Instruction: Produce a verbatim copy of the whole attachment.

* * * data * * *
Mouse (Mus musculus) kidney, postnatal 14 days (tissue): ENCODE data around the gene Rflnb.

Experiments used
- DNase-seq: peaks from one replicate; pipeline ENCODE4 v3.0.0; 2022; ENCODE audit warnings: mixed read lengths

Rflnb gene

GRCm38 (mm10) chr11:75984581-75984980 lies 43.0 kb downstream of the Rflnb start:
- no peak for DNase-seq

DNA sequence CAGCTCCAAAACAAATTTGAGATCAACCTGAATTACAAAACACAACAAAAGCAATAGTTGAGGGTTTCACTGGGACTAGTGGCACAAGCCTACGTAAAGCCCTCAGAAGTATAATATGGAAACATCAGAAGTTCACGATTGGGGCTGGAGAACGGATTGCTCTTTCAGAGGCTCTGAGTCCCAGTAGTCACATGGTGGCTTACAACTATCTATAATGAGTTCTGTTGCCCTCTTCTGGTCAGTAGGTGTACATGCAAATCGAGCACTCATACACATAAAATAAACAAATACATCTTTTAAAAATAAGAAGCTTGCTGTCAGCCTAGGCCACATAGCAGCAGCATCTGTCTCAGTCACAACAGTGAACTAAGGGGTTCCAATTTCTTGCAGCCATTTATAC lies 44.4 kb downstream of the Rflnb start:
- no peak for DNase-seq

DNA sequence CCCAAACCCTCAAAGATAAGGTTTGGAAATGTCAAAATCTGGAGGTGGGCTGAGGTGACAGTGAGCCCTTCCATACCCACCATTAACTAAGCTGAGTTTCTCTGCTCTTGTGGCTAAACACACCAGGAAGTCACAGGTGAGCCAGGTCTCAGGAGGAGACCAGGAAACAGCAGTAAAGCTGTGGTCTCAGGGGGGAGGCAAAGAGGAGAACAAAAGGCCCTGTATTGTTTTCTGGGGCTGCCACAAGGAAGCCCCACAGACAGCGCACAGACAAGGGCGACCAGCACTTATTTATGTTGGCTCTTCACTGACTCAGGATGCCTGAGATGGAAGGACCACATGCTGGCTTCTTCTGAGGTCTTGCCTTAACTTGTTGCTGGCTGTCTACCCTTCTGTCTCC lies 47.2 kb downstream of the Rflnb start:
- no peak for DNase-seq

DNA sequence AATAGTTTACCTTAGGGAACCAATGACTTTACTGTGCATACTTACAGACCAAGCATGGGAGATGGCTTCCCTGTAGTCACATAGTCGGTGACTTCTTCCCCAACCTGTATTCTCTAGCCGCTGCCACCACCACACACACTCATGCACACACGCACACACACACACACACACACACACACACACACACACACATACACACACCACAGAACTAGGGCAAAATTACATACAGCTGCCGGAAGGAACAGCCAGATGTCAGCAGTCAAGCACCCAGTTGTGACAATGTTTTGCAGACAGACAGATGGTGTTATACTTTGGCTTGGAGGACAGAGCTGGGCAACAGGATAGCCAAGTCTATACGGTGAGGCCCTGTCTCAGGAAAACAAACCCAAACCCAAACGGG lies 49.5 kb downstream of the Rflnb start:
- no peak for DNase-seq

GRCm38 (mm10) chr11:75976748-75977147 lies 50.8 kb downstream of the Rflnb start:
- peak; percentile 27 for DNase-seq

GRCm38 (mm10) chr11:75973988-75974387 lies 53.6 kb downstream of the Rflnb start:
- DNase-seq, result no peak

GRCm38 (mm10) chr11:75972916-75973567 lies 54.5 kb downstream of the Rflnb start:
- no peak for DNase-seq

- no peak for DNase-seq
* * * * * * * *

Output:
Mouse (Mus musculus) kidney, postnatal 14 days (tissue): ENCODE data around the gene Rflnb.

Experiments used
- DNase-seq: peaks from one replicate; pipeline ENCODE4 v3.0.0; 2022; ENCODE audit warnings: mixed read lengths

Rflnb gene

GRCm38 (mm10) chr11:75984581-75984980 lies 43.0 kb downstream of the Rflnb start:
- no peak for DNase-seq

DNA sequence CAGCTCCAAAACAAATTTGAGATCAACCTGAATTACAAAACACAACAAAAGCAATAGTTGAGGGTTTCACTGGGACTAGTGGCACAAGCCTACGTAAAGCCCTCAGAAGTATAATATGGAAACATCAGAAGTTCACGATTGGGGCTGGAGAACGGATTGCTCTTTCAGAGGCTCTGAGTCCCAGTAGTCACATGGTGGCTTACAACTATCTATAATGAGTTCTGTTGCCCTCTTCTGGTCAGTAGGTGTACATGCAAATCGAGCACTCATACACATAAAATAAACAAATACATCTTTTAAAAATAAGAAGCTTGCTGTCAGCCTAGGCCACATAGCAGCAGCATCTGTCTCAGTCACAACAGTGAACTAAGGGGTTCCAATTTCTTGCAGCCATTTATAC lies 44.4 kb downstream of the Rflnb start:
- no peak for DNase-seq

DNA sequence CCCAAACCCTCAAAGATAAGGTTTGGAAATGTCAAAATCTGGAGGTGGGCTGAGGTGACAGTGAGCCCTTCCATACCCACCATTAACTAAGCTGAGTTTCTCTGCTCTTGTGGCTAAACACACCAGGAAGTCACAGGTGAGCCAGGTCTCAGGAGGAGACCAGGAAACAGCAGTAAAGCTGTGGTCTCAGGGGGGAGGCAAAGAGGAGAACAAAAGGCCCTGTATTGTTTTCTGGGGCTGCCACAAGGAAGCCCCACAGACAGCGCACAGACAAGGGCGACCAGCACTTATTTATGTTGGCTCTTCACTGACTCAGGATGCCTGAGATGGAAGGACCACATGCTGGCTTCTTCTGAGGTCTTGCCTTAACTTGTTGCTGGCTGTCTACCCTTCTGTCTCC lies 47.2 kb downstream of the Rflnb start:
- no peak for DNase-seq

DNA sequence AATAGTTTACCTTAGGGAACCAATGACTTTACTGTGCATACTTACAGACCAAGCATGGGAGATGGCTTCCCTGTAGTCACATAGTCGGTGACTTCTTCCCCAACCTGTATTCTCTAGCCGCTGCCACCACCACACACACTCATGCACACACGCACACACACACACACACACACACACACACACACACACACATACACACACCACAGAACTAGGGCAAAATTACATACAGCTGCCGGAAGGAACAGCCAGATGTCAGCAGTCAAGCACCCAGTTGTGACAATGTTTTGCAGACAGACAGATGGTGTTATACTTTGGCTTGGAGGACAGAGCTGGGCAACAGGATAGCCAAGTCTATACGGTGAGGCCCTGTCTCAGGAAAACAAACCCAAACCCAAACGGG lies 49.5 kb downstream of the Rflnb start:
- no peak for DNase-seq

GRCm38 (mm10) chr11:75976748-75977147 lies 50.8 kb downstream of the Rflnb start:
- peak; percentile 27 for DNase-seq

GRCm38 (mm10) chr11:75973988-75974387 lies 53.6 kb downstream of the Rflnb start:
- DNase-seq, result no peak

GRCm38 (mm10) chr11:75972916-75973567 lies 54.5 kb downstream of the Rflnb start:
- no peak for DNase-seq

- no peak for DNase-seq